BY Doug Farrar 08:59PM 12/23/2010

Bucs’ new defense has a few surprises

Tampa Bay’s defense is an offshoot of the old-school, but Raheem Morris is bringing different concepts to the evergreen Tampa-2.

Quarterback Matt Hasselbeck wil be tested by Tampa Bay's hyperactive defense, but there are chinks in the Buccaneers' armor. (Rod Mar/Seattle Seahawks)

Tampa Bay Buccaneers head coach Raheem Morris may come from the Cover-2/Tampa-2 tree established by Tony Dungy and legendary defensive coordinator Monte Kiffin, but he’s worked in a few new wrinkles in his two seasons as the team’s head man. In the early parts of the 2009 season, the Bucs ran a lot of Cover-1 and Cover-3 looks (a single safety up top, with more intermediate coverage) until opposing teams realized that they could go deep on Tampa Bay’s personnel pretty much at will.

Through the rest of that 3-13 campaign, Morris dialed down the fancy stuff as a survival tactic. But through the 2010 season, the Bucs have been as aggressive and multiple with their defensive fronts as any team in the league.

To a degree, they espouse this philosophy because they’re making up for roster holes on the youngest team in the league. This has been especially true up front, where a constant adjustment to a better run defense never seems to pan out.

In 2009, Tampa Bay allowed 4.86 running back yards per carry, the second-worst total in the NFL (only Kansas City was worse). They selected two defensive tackles in the first two rounds of the 2010 draft – Oklahoma’s Gerald McCoy and Brian Price of UCLA – and lost them both to the injured reserve list. As a result, they’re even worse against the run this season, allowing 4.98 running back yards per play, which is the NFL’s worst total.

Seahawks offensive coordinator Jeremy Bates, who spent 2002 through 2004 in Tampa Bay as a quality control coach and assistant quarterbacks coach, talked about how that defense has changed since he helped design systems against it in practice every day.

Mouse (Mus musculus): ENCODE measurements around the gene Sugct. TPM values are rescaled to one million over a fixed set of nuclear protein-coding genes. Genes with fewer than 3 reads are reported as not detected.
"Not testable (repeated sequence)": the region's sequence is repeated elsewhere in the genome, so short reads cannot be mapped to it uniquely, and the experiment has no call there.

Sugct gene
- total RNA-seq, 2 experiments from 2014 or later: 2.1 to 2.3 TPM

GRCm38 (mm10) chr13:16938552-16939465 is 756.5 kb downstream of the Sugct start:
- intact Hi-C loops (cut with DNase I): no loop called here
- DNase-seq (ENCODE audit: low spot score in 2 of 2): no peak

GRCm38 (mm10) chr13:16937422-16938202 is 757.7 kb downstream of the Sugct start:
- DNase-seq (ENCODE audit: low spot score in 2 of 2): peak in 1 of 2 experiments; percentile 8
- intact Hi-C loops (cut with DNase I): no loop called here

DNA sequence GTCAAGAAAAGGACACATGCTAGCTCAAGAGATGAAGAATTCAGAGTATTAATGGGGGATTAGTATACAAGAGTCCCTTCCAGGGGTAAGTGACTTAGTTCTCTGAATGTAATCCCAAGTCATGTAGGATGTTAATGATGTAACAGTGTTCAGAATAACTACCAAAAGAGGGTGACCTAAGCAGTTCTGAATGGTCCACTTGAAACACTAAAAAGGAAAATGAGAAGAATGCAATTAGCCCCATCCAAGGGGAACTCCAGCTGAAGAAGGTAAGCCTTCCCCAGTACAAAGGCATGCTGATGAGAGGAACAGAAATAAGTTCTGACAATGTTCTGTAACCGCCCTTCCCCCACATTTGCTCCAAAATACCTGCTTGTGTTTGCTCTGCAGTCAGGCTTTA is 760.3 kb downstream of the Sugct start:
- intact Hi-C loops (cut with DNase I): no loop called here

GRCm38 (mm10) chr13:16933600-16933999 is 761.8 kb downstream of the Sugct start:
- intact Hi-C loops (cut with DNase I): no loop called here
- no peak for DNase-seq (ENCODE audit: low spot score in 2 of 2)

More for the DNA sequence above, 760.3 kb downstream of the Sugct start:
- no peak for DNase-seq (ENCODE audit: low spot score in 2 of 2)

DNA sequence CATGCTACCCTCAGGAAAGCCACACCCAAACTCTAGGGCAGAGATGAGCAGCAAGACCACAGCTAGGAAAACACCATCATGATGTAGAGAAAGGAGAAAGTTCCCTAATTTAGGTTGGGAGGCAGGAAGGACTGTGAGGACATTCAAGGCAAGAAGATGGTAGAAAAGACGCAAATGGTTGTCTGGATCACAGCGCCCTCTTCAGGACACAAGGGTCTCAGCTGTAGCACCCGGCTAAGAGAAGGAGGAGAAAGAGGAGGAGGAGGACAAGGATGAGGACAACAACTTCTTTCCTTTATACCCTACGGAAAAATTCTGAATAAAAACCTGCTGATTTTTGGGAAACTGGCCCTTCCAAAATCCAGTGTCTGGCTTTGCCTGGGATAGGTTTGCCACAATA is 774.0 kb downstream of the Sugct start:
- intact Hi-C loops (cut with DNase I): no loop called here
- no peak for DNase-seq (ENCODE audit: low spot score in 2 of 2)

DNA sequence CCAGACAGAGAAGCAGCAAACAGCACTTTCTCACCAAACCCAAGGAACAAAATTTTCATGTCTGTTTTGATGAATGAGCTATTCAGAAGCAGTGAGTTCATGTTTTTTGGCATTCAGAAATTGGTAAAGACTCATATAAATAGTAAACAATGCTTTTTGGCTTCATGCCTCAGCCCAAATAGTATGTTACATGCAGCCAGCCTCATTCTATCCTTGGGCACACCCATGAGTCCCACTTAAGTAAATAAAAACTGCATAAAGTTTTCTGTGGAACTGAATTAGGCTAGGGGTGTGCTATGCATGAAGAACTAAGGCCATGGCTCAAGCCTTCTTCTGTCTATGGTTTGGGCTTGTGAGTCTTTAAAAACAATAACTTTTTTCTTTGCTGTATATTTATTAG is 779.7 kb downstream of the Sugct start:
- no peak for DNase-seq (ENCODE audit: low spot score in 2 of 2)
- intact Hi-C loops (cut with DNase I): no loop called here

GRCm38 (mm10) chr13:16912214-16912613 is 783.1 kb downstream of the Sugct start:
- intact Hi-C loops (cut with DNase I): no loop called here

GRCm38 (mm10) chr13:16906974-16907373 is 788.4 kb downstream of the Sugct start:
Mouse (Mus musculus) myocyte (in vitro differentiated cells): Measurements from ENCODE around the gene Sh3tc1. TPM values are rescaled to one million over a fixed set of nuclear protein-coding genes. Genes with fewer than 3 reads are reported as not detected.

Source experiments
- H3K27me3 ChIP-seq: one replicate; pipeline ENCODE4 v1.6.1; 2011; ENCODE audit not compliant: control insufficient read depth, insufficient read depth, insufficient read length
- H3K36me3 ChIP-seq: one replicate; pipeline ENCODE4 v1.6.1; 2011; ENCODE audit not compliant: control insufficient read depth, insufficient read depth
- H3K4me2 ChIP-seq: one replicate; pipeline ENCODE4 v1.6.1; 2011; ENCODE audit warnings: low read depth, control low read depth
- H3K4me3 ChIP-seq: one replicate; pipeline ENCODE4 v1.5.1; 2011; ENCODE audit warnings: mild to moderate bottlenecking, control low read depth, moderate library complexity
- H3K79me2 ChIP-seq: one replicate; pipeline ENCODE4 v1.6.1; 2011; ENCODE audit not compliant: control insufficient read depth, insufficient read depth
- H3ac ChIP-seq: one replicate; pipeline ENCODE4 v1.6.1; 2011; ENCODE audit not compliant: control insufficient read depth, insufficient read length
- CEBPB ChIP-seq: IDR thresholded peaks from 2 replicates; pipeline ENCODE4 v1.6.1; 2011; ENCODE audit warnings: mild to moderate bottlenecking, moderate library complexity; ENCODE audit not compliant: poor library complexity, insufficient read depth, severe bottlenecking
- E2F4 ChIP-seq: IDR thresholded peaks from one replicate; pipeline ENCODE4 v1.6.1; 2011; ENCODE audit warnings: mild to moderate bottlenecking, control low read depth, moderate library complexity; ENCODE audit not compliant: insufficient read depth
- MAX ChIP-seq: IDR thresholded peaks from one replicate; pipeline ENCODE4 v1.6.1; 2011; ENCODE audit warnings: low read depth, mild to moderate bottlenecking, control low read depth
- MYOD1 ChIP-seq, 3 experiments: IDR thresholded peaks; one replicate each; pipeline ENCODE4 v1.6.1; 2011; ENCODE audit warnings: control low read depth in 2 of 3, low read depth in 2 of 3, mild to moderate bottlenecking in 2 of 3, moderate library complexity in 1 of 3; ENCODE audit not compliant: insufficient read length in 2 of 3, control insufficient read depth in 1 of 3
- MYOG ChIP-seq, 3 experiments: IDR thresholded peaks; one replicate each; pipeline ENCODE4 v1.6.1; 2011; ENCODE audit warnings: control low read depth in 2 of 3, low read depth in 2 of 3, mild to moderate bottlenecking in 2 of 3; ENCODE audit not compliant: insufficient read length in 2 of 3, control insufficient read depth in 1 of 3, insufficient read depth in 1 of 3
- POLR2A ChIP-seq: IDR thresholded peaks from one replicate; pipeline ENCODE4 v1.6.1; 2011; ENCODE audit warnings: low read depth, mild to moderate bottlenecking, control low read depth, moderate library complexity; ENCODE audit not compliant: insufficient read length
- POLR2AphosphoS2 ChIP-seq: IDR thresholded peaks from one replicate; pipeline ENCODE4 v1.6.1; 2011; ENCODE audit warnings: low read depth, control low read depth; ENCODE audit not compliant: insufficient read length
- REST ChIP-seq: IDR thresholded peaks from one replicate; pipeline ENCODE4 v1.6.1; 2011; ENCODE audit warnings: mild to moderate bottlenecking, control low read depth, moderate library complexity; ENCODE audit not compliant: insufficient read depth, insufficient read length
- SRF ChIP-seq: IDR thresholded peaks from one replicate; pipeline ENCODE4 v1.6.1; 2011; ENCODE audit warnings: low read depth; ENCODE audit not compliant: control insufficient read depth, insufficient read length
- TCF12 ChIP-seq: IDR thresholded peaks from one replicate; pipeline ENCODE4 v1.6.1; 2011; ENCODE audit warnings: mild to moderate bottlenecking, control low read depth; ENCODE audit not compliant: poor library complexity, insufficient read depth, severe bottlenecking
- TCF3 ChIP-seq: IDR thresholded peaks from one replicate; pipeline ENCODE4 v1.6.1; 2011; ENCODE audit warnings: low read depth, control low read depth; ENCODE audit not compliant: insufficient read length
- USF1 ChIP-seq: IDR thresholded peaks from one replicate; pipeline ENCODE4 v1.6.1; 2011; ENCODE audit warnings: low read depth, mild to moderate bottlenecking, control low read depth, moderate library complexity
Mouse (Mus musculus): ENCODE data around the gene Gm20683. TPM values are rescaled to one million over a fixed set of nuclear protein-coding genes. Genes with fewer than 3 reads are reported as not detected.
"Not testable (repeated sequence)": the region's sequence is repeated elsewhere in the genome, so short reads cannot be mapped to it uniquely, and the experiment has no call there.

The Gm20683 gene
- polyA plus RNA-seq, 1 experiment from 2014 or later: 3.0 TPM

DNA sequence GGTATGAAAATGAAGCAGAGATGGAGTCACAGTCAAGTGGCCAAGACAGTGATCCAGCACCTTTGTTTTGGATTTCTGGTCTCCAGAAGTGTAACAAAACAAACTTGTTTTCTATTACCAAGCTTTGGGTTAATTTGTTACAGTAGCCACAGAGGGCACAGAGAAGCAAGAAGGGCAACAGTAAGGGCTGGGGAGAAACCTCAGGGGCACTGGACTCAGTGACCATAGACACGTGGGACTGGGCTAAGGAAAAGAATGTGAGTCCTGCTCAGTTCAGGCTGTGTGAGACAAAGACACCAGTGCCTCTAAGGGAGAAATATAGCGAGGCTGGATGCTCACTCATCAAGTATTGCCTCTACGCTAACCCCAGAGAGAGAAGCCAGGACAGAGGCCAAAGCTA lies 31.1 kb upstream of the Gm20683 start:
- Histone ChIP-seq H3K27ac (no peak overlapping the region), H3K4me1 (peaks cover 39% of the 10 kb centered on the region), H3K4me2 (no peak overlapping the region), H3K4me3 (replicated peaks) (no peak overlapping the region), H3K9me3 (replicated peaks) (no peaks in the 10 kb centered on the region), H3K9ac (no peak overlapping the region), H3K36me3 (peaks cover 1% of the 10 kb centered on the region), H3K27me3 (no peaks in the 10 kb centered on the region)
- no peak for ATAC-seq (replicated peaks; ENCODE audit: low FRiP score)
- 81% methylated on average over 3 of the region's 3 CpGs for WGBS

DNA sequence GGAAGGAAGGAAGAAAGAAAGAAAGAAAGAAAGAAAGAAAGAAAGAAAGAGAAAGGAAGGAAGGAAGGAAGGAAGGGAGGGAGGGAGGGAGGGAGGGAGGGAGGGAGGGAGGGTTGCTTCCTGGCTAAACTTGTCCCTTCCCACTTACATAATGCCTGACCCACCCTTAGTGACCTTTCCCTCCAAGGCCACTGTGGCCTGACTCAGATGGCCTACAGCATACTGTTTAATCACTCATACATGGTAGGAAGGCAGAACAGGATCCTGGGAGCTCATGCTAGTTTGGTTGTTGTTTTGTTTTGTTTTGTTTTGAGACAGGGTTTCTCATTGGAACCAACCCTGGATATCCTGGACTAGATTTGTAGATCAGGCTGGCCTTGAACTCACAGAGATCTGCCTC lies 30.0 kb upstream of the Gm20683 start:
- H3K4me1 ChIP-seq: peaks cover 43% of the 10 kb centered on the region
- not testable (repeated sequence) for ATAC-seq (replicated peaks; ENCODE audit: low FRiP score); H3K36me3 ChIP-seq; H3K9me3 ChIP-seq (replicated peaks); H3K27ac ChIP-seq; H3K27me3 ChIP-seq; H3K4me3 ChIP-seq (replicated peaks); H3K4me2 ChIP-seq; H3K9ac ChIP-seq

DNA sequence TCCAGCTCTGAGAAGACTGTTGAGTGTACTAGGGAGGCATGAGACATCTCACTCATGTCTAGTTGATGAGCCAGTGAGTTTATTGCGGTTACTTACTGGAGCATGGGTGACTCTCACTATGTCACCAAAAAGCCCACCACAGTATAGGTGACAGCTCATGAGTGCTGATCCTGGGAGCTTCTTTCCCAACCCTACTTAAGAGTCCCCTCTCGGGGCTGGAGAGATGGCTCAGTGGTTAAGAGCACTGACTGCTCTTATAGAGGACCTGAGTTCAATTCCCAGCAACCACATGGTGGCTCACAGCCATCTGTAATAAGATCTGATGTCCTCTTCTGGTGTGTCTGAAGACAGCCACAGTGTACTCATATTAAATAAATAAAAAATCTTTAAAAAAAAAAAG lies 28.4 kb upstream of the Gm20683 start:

“They’re a little different that the Monte Kiffin system I remember when I was down there,” he said. “Raheem’s really doing a great job– he’s mixing it up. They’ve had a lot of injuries, so he’s had to change it up; you can’t just play Tampa-2. He doesn’t have Warren Sapp and Derrick Brooks and John Lynch and all those guys, so he has to mix it up. They’re playing every coverage, every blitz, and every front. I think Raheem’s calling (current Pittsburgh Steelers head coach and former Bucs assistant) Mike Tomlin to get some 3-4 information (laughs).

“We have our hands full. I have a lot of respect for Raheem, and Joe Barry, the linebackers coach, and their whole staff over there. Ronde Barber is probably the next nickel back ever; he could be in the Hall of Fame one day for being a nickel back.”

Quarterback Matt Hasselbeck, who has faced the Bucs before, agreed that the film of the current team tells a dfferent tale. “They’re way more aggressive – they blitz much so much more than they ever have; it’s not your standard Tampa team. They’ve got good players. Ronde Barber’s been there a long time, and he’s one of the better nickel cornerbacks going. He does a great job blitzing and a great job tackling. He’s probably the best defensive player, in my mind.”

Barber’s importance cannot be overstated for a couple reasons. First, just as Lawyer Milloy does for a young Seahawks defense, Barber is the kind of mentor/leader who has seen it all and commands the respect of the players around him. Second, as a great nickel (fifth) defensive back, he provides a crucial asset in an NFL that is seeing more and more nickel and dime coverages.

As offenses pass more out of more multiple formations and find different ways to exploit static schemes, teams like the Buccaneers will frequently sacrifice a linebacker or safety to either bring on that extra coverage defender, or set the edge in a blitz package.

It’s a creative series of ideas that can leave a team vulnerable if the personnel isn’t there to back it up, and the Bucs are still putting it all together. Sending extra blitzers puts their corners and safeties on individual islands against quality receivers, and makes it easier for offenses to find rushing lanes.

That’s the challenge when you’re trying to establish a winning tradition; where do you have to use smoke and mirrors because the tea you want isn’t quite there yet? The Seahawks offense, another unit facing that question, must solve the Bucs defense if the playoffs are to be a reality.


The Seahawks put defensive end Junior Siavii on the injured reserve list with a neck stinger and brought linebacker Joe Pawelek up from the practice squad to the active roster. Siavii, who was seeing more and more time as Red Bryant’s replacement at the all-important five-technique end position, started six games and played in all fourteen contests before he was hurt in the Week 15 loss to the Atlanta Falcons. Pawelek signed to Seattle’s practice squad on September 6.

After missing Wednesday practice with various ailments, linebacker Lofa Tatupu (knee), defensive end Chris Clemons (ankle), and center Chris Spencer (shoulder) returned to action on Thursday. Cornerback Marcus Trufant (back) was held out of practice, as was linebacker Will Herring (hamstring).